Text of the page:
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Guarino Veronese or Guarino da Verona (1374 – 14 December 1460) was an Italian classical scholar, humanist, and translator of ancient Greek texts during the Renaissance. In the republics of Florence and Venice he studied under Manuel Chrysoloras (c. 1350–1415), renowned professor of Greek and ambassador of the Byzantine emperor Manuel II Palaiologos, the first scholar to hold such course in medieval Italy.
|Died||14 December 1460 (aged 85–86)|
|Occupation(s)||Interpreter, scholar, translator|
He was born in Verona, medieval Italy, and later studied Greek language and literature in Constantinople, at the time capital of the Byzantine Empire, where for five years he was the pupil of the renowned Byzantine Greek scholar, Renaissance humanist, and professor Manuel Chrysoloras. He was also a student of the Italian professor Giovanni Conversini. When he set out to return home, he had with him two cases of precious manuscripts of ancient Greek texts which he had taken great pains to collect. It is said that the loss of one of these by shipwreck caused him such distress that his hair turned grey in a single night. On arriving back in Italy, he earned a living as a teacher of Greek, first in Verona and afterwards in Venice and Florence.
In 1436, he became a professor of Greek in Ferrara through the patronage of Leonello, Marquis of Este. His method of instruction was renowned and it attracted many students from Italy and the rest of medieval Europe as distant as the Kingdom of England. Many of them, notably the Italian Renaissance humanist and teacher Vittorino da Feltre, afterwards became well-known scholars and, as Vittorino would later, he would support poor students from his own funds. From 1438 on, he served as interpreter for the Byzantine Greek participants at the ecumenical councils of Ferrara and Florence (1431–1449). He was particularly influenced by the Byzantine Greek scholar and philosopher Gemistus Pletho. He died in Ferrara in 1460.
His principal works are translations of Strabo and of some of the Lives of Plutarch, a compendium of the Greek grammar of Chrysoloras, and a series of commentaries on Persius, Martial, the Satires of Juvenal, and on some of the writings of Aristotle and Cicero. The layout of the Studiolo of the Palazzo Belfiore is also attributed to him. He corresponded with the writer and humanist Isotta Nogarola.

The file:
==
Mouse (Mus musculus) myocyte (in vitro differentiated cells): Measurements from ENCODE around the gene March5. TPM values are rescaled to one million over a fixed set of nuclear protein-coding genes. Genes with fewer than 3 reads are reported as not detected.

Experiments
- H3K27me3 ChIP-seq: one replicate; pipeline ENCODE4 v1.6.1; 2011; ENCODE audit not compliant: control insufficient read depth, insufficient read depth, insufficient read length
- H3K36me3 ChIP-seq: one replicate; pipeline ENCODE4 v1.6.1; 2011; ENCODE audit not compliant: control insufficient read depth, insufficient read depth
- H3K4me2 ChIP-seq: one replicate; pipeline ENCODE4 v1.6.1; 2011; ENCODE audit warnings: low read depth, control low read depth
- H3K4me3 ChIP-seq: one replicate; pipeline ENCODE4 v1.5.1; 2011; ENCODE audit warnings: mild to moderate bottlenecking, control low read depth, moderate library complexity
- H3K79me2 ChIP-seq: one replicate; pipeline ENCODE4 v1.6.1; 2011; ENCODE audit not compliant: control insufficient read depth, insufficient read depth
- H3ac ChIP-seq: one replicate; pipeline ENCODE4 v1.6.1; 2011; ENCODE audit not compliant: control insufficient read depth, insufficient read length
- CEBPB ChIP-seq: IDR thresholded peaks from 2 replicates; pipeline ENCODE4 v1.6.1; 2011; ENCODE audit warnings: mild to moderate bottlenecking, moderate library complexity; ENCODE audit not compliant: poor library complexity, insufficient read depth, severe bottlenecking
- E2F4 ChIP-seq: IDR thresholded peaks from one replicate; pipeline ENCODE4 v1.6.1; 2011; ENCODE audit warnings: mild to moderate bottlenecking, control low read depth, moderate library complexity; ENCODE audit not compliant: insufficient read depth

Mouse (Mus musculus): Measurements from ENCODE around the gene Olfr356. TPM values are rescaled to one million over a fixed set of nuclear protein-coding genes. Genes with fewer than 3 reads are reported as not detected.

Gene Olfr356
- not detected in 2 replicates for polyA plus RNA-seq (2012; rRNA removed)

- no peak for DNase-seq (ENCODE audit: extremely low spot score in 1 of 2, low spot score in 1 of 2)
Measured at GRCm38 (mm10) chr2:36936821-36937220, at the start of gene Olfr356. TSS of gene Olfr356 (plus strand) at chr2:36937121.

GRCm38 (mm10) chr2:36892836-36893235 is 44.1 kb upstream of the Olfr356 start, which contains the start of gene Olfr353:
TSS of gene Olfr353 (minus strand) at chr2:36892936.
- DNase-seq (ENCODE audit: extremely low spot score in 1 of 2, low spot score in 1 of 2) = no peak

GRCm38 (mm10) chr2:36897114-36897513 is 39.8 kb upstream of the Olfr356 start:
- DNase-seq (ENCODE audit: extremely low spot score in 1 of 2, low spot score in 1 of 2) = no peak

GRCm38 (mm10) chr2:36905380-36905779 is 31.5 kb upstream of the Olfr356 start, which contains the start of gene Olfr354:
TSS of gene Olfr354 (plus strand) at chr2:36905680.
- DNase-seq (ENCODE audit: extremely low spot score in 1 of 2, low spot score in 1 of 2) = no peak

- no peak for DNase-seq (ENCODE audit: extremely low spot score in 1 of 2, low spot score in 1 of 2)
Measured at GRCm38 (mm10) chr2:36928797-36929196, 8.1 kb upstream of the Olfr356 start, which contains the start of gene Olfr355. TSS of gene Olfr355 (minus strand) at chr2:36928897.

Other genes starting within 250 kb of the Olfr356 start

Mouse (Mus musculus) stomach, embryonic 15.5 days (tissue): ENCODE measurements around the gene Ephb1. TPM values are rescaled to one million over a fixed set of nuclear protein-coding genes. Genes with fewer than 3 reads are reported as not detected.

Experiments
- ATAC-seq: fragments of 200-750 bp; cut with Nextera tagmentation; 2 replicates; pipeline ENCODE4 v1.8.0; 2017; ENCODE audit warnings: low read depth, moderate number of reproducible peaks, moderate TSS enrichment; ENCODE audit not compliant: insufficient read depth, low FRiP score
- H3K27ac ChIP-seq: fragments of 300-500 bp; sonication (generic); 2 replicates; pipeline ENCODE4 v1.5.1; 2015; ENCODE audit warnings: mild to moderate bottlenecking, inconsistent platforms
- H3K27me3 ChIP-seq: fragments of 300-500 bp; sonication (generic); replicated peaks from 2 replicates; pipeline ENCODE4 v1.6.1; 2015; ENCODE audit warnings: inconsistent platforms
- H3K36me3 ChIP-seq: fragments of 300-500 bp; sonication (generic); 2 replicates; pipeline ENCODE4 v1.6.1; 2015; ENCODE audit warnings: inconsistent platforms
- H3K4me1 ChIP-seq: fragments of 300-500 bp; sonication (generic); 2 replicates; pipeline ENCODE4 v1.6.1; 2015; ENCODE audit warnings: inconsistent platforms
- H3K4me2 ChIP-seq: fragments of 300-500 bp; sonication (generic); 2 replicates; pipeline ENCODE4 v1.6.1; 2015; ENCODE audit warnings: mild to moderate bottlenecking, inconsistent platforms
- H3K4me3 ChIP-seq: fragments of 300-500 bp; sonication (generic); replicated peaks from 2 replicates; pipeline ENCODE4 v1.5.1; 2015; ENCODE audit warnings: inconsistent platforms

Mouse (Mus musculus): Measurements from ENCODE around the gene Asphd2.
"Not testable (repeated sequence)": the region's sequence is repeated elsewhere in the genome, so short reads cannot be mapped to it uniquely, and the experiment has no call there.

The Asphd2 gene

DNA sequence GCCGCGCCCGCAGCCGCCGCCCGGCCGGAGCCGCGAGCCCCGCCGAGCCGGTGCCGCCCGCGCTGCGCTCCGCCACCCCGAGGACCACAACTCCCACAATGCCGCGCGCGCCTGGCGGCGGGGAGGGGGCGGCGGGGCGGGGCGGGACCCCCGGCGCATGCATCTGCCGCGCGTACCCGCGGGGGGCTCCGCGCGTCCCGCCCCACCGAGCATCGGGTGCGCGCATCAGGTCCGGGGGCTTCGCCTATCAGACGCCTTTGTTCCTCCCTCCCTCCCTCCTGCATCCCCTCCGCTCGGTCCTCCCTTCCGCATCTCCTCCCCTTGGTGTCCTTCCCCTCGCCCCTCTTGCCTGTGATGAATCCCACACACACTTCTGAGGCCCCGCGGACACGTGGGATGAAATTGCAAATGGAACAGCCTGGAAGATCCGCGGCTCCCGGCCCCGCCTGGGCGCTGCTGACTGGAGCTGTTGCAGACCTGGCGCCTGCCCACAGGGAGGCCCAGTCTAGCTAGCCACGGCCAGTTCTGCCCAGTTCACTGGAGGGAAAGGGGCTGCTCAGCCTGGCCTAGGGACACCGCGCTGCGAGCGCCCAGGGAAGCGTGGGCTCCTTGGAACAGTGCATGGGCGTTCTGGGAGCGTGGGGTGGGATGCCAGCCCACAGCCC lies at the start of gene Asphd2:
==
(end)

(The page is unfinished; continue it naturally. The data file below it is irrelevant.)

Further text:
- Arabatzis, George (2011). "Manuel Chrysoloras". In Lagerlund, Henrik (ed.). Encyclopedia of Medieval Philosophy: Philosophy between 500 and 1500. Dordrecht: Springer Verlag. pp. 709–711. doi:10.1007/978-1-4020-9729-4. ISBN 978-1-4020-9729-4.
Manuel Chrysoloras (c. 1350–1415) was a Byzantine writer and scholar better known as professor of Greek language in Florence after 1397, the first one to hold public teaching office of Greek in Italy. His audience included famous Italian humanists like Guarino da Verona (his most loyal pupil), Jacopo Angeli da Scarperia, Coluccio Salutati, Roberto Rossi, Niccolò Niccoli, Leonardo Bruni, Carlo Marsuppini, Pier Paolo Vergerio, Uberto Decembrio, Poggio Bracciolini, and others. After 1400, Chrysoloras left his teaching position and carried out mainly diplomatic missions in the service of the Byzantine emperor Manuel II Palaiologos.
- Ward, John O. (2013). "Ciceronian Rhetoric and Oratory from St. Augustine to Guarino da Verona." In Cicero Refused to Die: Ciceronian Influence Through the Centuries. Leiden: Brill. pp. 163–196. ISBN 9789004243446.
- public domain: Chisholm, Hugh, ed. (1911). "John of Ravenna". Encyclopædia Britannica (11th ed.). Cambridge University Press. This article incorporates text from a publication now in the
- "Isotta_Nogarola". Society_for_the_Study_of_Women_Philosophers. Retrieved 2019-04-26.
- public domain: Chisholm, Hugh, ed. (1911). "Guarino da Verona". Encyclopædia Britannica. Vol. 12 (11th ed.). Cambridge University Press. p. 660. This article incorporates text from a publication now in the
- Guarino da Verona at the Mathematics Genealogy Project
- Guarino da Verona from Catholic Encyclopedia
- Guarino da Verona in Ferrara
- Marsh, D. (1998). Lucian and the Latins: Humor and Humanism in the Early Renaissance. University of Michigan Press. p. 21. ISBN 9780472108466. Retrieved 2015-11-03.
- Durant, Will. (1953). The Renaissance. The Story of Civilization. 5. New York: Simon & Schuster. p. 269.
- Omont, Henri: Portrait de Guarino de Veronese, Bulletin de la Société Nationale des Antiquaires de France, 1904, 323–326. https://archive.org/stream/bulletin1904sociuoft#page/n339/mode/2up (Book mentioned in this article, there is today: University of Minnesota, James Ford Bell Library, ms. 1460/f St.)